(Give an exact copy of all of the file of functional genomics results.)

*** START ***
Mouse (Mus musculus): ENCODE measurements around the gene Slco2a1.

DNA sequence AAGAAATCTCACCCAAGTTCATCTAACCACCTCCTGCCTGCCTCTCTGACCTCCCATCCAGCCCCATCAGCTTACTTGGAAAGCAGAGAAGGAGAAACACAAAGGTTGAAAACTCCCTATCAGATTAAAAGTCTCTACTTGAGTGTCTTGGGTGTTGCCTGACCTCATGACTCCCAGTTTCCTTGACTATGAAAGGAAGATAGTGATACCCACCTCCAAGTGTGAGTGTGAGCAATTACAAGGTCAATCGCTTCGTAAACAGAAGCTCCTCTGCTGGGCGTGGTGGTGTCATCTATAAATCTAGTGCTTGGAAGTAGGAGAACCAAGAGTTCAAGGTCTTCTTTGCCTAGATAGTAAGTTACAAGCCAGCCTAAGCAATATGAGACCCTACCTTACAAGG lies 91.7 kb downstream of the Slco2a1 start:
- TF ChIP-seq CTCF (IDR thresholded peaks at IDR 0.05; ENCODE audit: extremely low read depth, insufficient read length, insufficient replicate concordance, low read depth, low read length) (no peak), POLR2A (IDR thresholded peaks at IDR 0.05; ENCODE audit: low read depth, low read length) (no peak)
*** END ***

Mouse (Mus musculus): ENCODE measurements around the gene Slco2a1.

DNA sequence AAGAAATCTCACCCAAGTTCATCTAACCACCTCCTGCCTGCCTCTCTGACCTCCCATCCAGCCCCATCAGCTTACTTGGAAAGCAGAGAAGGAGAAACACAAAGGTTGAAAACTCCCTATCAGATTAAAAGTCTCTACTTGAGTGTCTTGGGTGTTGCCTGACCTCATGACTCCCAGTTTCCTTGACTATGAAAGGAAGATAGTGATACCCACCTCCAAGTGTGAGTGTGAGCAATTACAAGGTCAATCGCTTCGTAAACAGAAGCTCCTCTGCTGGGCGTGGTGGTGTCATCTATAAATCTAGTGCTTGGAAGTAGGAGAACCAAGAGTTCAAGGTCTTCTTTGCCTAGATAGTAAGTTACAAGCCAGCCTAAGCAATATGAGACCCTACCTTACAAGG lies 91.7 kb downstream of the Slco2a1 start:
- TF ChIP-seq CTCF (IDR thresholded peaks at IDR 0.05; ENCODE audit: extremely low read depth, insufficient read length, insufficient replicate concordance, low read depth, low read length) (no peak), POLR2A (IDR thresholded peaks at IDR 0.05; ENCODE audit: low read depth, low read length) (no peak)